Ok. Quick exercise. Take a second to think about a brand that you think delivers a truly exceptional product or service. Got it? Now – when was the last time you saw an advertisement for that company?
Although a dated statistic, according to Gartner, U.S. companies spent an average of 10.4% of their 2012 revenues on advertising. Some companies are defined more by their advertising than by their actual product. Try to think about Geico and not picture a gecko or caveman. Or Dos Equis and the most interesting man in the world. And there are certainly some industries that tend to spend more on advertising that others. AdAge’s 25 top advertisers from 2015 are dominated by cellular service providers, automobile companies, and retailers.
Still, while advertising is big business (nearing $200 billion total in the U.S.), some brands thrive in the complete absence of advertising. What kind of patterns do we see in these companies, and what can we learn from them?
Lesson #1: Offer a unique product
One way to avoid having to convince people to buy your product? Offer something they just can’t get anywhere else. Elon Musk’s Tesla is a prime example of this. While this is likely to change in the near future, if you want the experience of an electric car without making any sacrifices (except for ones related to your wallet), you have to purchase a Tesla. Sure, having a charismatic founder certainly helps, but by defining a new type of product, Tesla garnered enormous amounts of free media coverage. And by offering a product that was not only new but also high quality, the customers came to Tesla – there was no need to go out and find them.
Finding other products that fit into this category is challenging. Spanx could certainly qualify. I’d also nominate Donald Trump, someone that understands the importance of defying expectations and benefitting from free media. Regardless, it’s probably safe to say that providing something unique reduces the need to advertise.
Lesson #2: Do it better than anyone else
But creating a completely new product or service is hard work! Sometimes, it’s enough offer something more traditional, but deliver it better than anyone else. Costco exemplifies this. While consumers have any number of discount retail options, Costco strives to be the absolute best, by providing a consistent customer experience, friendly customer service (no doubt aided by Costco’s emphasis on providing living wages to employees), and, of course, low prices. Put together, Costco can rely upon customer word-of-mouth to recruit new business. Because of the low switching costs associated with choosing a retailer (although Costco increases these costs through membership fees), developing a devoted customer base is particularly important for companies like Costco. Thus, the practices that obviate their need for marketing also serve to promote loyalty. Smart, Costco. Zara is another company that fits this model.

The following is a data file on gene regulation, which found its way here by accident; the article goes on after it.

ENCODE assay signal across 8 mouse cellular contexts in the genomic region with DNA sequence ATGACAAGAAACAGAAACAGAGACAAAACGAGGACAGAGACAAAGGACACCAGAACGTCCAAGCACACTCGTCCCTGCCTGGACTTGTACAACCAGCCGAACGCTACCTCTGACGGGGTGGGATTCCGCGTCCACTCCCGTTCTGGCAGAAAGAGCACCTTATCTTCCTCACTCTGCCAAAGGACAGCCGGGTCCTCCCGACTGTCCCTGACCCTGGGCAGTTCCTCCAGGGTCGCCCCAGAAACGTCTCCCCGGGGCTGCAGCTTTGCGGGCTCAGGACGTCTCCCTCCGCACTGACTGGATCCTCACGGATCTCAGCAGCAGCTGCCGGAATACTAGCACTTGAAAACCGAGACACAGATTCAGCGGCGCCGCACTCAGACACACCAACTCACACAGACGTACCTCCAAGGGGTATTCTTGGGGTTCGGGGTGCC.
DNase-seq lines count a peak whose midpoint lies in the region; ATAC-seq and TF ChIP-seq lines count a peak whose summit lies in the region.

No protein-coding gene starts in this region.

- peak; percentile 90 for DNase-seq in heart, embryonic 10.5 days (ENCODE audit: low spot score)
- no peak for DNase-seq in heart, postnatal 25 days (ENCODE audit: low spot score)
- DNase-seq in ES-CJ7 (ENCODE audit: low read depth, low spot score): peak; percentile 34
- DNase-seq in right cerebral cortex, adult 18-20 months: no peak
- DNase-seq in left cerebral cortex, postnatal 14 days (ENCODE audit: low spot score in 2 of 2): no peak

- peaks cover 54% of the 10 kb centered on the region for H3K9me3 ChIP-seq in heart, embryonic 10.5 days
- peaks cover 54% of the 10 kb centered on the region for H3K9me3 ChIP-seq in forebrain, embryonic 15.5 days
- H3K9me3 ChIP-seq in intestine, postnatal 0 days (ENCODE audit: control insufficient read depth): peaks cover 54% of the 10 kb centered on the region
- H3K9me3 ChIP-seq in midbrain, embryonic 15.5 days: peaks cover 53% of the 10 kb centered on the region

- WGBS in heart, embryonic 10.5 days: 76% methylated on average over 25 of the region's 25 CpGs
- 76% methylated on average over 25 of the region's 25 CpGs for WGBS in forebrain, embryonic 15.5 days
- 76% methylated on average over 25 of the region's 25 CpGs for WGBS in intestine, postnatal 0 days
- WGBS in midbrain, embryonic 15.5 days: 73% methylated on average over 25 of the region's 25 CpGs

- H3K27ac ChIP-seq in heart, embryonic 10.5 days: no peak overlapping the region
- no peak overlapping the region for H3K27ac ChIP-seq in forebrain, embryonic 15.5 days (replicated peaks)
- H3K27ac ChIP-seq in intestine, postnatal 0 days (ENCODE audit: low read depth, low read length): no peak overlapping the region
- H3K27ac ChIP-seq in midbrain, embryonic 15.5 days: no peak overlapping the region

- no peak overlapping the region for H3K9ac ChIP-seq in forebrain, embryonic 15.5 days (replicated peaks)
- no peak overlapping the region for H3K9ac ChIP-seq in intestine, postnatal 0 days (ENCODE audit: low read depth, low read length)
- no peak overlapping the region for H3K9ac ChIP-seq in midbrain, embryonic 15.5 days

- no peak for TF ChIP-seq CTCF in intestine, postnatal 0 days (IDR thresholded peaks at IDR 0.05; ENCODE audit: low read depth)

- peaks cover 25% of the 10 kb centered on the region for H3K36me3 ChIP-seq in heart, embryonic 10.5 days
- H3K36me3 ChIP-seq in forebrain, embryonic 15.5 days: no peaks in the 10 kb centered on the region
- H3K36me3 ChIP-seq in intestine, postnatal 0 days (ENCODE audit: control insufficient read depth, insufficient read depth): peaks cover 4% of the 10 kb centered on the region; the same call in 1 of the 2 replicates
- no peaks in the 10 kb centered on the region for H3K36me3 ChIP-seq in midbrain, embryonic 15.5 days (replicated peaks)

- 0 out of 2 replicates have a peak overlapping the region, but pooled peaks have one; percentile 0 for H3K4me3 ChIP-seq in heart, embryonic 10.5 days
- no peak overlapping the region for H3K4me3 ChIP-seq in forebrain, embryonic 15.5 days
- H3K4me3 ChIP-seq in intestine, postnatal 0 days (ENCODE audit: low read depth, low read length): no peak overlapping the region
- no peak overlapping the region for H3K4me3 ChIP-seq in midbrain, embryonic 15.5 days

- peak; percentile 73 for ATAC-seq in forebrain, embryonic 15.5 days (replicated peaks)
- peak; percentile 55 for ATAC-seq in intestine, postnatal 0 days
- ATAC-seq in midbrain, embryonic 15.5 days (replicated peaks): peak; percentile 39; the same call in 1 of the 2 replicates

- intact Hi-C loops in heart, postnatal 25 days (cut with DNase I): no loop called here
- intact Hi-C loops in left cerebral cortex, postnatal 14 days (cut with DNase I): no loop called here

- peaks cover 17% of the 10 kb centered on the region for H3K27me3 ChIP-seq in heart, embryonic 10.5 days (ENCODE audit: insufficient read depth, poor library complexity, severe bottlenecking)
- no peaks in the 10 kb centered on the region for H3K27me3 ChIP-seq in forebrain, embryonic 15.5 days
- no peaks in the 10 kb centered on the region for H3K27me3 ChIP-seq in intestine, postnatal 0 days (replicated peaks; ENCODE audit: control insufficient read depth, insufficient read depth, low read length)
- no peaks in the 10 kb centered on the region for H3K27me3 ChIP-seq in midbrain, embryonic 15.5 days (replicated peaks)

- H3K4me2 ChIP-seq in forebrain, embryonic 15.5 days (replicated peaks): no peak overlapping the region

Lesson #3: Be a cult classic
The last group of ad-free success stories is a little harder to explain. What defines these companies seems to be their development of cult-like devotees, even if it’s not clear that their product or service is demonstrably superior to competitors. Take Sriracha. Is it a tasty hot sauce? Yes. Do I personally put it on my eggs almost every morning? Yes. Is it really that much better than other spicy condiments? I’m not so sure. For Sriracha, while it’s certainly a quality product, it’s success really seems to be best attributed to a certain je ne sais quoi. Maybe the hipster authenticity associated with a product branded with foreign characters and the simple graphic design of the iconic rooster logo just clicked with the cultural milieu. Or, they just got lucky!
Other examples might include Lululemon, Krispy Kreme and Kiehls’. Some of these products certainly display the traits discussed above – no, I don’t know another chain that has glazed, jelly-filled donuts and yes, Kiehls’ manages to deliver a great in-store experience, partially through the liberal use of samples. Still, the message here is that while you need to start with a product or service that could stand on its own, happening into a cult following likely depends on some luck.
What this means for other companies
The trends pointed out above are not ground-breaking. In essence, these cases reiterate the importance of differentiation in seeking competitive advantage. Not advertising should not be the goal – instead, looking at companies that can thrive without a need to advertise may be a shortcut to finding companies that have figured out how to differentiate themselves and provide unique value to their customers. It’s an indicator of a company that’s doing something right – a hint to others to perk up and take notice.
Let’s finish with another exercise. This time, think of a company that advertises really heavily. Got it? Now, do you think of that company of offering a truly exceptional product? If Geico was so much cheaper or if Dos Equis was that much better a beer, would these companies need to invest so heavily in advertising? Maybe not! So, while advertising is obviously a critical way to reach new customers and introduce new products, if advertising defines your company, it might be time to think about how you can make the product speak for itself.